The Italian drama directed by Peter Del Monte is mainly set in the city of Trieste, where a young American woman named Julia (Kathleen Turner) loses her husband Paolo (Gabriel Byrne) in a tragic car accident. Six years later, Julia inexplicably finds herself living a doubled life in two different worlds: in one word, she’s still grieving her dead husband, in the other one, Paolo is still alive, they have a five-year-old son, and she’s having an affair with a British man named Daniel (Sting). This supernatural story was the very first to be told on screen in a revolutionary feature film entirely shot using the Sony HDVS wideband analog high-definition video technique.
“Toy Story” (1995)
The First Entirely Computer-Animated Film
This animated comedy by John Lasseter was the first movie ever to give up traditional animation and experiment with technology, animating CGI characters onto a drawn background and vice versa. This innovative technique was used to tell the touching and engaging story of a group of anthropomorphic toys coming to life in a world where humans are not present, with a special focus on the relationship between an old-fashioned cowboy doll named Woody and the astronaut action figure Buzz Lightyear: a world of possibilities opened up for animation studios, with the revolutionary CGI cutting costs and time.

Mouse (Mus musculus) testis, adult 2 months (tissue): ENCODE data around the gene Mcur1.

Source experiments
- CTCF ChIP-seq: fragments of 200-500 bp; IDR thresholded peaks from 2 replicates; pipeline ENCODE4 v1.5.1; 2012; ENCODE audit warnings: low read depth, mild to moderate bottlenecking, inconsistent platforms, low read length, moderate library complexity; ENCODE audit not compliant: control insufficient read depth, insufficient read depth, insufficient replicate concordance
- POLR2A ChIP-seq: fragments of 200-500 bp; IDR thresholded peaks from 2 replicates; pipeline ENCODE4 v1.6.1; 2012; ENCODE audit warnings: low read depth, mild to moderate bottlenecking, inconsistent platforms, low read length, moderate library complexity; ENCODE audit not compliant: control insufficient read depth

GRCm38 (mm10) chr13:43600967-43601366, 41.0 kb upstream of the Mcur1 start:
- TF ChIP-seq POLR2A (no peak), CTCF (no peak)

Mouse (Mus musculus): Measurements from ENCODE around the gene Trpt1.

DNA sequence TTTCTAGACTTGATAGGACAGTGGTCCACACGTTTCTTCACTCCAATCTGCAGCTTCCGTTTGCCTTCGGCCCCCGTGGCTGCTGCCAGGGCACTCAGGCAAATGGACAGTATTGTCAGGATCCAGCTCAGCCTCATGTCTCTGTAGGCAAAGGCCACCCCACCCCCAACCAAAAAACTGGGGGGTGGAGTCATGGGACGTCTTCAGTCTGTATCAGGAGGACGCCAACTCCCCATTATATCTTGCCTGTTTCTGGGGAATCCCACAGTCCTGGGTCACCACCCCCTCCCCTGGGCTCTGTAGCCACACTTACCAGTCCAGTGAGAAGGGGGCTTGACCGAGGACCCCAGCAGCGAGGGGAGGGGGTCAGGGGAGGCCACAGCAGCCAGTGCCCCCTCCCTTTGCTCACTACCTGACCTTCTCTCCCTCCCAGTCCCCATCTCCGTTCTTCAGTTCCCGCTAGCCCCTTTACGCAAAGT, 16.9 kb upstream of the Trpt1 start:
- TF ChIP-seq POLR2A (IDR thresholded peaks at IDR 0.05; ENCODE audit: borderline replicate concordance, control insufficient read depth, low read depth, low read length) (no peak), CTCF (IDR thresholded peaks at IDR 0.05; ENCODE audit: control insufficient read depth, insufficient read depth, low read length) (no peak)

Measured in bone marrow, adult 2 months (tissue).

“The Lord of The Rings” (2001-2003)
Gollum, The First Movie Character Entirely Made in CGI
The film adaptations of J.R.R. Tolkien’s novels are one of the first and perfect examples of the revolutionary results that the marriage of technology and artistry can bring. No one had ever created a believable CGI character mixed with live-action before Gollum, the monstrous creature living in an underground lake at the roots of the Misty Mountains of Middle-earth. Played by Andy Serkins and brought to life by Weta Digital, the skinny Gollum is a true CGI masterpiece, marking the beginning of something huge for animated technology in movies. To create the little monster, Serkins wore a tight grey unitard and little sensors all over his face and body to capture his facial expressions and body movements then replicated in 3D models by the computer. This revolutionary technology paved the way for many more CGI successes like “Avatar,” “Rise of the Planet of the Apes,” and many more digital products.